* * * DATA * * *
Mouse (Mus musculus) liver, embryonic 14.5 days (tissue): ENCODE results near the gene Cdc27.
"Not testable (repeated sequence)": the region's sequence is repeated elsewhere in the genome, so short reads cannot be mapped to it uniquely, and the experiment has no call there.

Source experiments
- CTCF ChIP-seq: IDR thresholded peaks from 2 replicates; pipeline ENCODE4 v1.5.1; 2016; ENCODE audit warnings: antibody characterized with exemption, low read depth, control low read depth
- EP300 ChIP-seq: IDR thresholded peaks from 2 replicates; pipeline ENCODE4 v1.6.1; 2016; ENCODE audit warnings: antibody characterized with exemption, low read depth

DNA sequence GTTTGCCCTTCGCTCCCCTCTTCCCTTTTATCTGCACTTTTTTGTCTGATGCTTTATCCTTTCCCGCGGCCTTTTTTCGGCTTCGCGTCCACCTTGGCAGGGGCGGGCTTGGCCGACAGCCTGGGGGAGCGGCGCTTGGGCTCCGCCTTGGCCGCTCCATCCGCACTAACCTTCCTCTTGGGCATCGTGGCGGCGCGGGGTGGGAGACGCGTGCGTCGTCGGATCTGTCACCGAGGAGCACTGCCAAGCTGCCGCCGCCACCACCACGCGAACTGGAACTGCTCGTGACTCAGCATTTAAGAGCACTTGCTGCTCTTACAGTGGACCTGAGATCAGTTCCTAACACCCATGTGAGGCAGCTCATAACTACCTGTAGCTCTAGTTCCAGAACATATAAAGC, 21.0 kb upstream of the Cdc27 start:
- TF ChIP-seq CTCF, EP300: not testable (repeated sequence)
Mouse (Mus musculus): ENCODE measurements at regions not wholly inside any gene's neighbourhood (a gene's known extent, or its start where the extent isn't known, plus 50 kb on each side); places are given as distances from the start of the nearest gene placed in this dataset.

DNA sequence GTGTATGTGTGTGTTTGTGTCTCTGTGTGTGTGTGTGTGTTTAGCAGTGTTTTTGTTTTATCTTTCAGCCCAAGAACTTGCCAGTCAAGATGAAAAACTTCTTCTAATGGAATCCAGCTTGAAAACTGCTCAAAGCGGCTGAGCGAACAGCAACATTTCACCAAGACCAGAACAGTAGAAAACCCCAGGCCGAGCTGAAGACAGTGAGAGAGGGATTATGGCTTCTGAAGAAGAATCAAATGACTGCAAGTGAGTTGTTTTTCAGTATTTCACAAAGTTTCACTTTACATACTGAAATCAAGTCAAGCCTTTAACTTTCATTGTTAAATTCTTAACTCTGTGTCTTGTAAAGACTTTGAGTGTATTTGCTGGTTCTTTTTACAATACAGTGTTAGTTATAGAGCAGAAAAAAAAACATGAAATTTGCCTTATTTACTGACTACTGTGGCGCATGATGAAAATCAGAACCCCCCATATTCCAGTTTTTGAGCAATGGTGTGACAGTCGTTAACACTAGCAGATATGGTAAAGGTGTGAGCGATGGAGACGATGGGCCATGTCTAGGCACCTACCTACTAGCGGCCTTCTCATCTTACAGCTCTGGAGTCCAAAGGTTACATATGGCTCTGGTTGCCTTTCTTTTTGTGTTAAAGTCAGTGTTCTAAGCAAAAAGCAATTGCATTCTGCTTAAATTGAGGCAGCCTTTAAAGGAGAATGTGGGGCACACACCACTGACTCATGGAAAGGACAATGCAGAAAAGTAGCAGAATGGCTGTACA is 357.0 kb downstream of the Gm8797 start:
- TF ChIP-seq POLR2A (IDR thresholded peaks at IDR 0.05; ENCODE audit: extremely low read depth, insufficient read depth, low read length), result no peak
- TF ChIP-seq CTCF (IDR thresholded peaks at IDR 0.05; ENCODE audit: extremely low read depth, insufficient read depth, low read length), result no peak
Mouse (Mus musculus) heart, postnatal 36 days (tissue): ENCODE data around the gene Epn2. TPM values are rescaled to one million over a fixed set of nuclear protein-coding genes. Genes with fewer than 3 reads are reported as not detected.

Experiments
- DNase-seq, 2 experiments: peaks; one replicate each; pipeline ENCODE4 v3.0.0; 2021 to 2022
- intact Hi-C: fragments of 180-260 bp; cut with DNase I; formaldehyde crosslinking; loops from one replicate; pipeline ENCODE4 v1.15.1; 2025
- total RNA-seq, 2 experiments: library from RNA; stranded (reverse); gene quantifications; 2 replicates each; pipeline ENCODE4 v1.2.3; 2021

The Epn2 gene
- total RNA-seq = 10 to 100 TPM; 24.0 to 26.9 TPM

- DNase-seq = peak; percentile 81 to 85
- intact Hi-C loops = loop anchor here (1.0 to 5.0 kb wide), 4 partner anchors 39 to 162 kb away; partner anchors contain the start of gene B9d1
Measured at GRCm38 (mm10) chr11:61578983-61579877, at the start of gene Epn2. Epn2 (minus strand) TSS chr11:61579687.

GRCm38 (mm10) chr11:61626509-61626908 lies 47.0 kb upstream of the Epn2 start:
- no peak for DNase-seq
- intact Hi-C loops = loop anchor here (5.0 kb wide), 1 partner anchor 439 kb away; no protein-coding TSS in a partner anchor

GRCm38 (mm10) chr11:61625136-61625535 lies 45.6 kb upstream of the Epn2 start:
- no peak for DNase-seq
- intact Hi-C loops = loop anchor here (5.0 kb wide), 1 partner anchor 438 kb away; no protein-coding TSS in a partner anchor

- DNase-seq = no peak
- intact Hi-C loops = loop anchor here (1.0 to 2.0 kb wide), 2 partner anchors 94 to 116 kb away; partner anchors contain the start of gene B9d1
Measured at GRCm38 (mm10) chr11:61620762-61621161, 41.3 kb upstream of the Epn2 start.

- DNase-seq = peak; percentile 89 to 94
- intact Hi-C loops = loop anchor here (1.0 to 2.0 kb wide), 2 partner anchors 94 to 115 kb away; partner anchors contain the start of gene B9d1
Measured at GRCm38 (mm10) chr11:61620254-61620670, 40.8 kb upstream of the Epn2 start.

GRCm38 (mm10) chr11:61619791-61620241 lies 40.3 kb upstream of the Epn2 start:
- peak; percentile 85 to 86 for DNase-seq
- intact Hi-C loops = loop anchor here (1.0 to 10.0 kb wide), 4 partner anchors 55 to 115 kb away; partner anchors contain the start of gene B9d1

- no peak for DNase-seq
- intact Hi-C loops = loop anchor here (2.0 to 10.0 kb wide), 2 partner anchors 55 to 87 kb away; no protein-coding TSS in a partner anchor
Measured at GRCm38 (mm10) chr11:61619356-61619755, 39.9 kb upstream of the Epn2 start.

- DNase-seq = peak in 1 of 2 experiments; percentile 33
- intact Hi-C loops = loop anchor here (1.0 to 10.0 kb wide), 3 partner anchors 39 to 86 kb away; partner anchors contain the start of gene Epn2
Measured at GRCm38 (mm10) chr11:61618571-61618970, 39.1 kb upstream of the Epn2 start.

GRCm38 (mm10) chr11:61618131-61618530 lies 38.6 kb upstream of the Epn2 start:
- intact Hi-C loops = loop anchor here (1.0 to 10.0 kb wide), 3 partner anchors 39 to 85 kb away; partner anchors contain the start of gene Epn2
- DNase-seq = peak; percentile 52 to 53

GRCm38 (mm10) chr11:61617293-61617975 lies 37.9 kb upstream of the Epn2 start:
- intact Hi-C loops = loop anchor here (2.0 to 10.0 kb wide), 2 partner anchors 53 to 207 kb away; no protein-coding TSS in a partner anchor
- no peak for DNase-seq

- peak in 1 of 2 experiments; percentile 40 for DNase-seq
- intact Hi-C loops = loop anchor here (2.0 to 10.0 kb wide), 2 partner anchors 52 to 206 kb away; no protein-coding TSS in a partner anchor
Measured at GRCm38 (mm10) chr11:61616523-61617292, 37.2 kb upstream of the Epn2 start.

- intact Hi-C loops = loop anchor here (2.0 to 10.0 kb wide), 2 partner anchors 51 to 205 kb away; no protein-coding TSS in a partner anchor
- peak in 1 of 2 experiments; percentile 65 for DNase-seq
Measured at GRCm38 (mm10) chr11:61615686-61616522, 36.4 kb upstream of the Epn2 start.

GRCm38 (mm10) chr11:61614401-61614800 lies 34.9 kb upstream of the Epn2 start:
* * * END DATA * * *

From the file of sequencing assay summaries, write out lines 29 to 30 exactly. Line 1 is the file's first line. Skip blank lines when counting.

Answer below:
- intact Hi-C loops = loop anchor here (1.0 to 2.0 kb wide), 2 partner anchors 94 to 116 kb away; partner anchors contain the start of gene B9d1
Measured at GRCm38 (mm10) chr11:61620762-61621161, 41.3 kb upstream of the Epn2 start.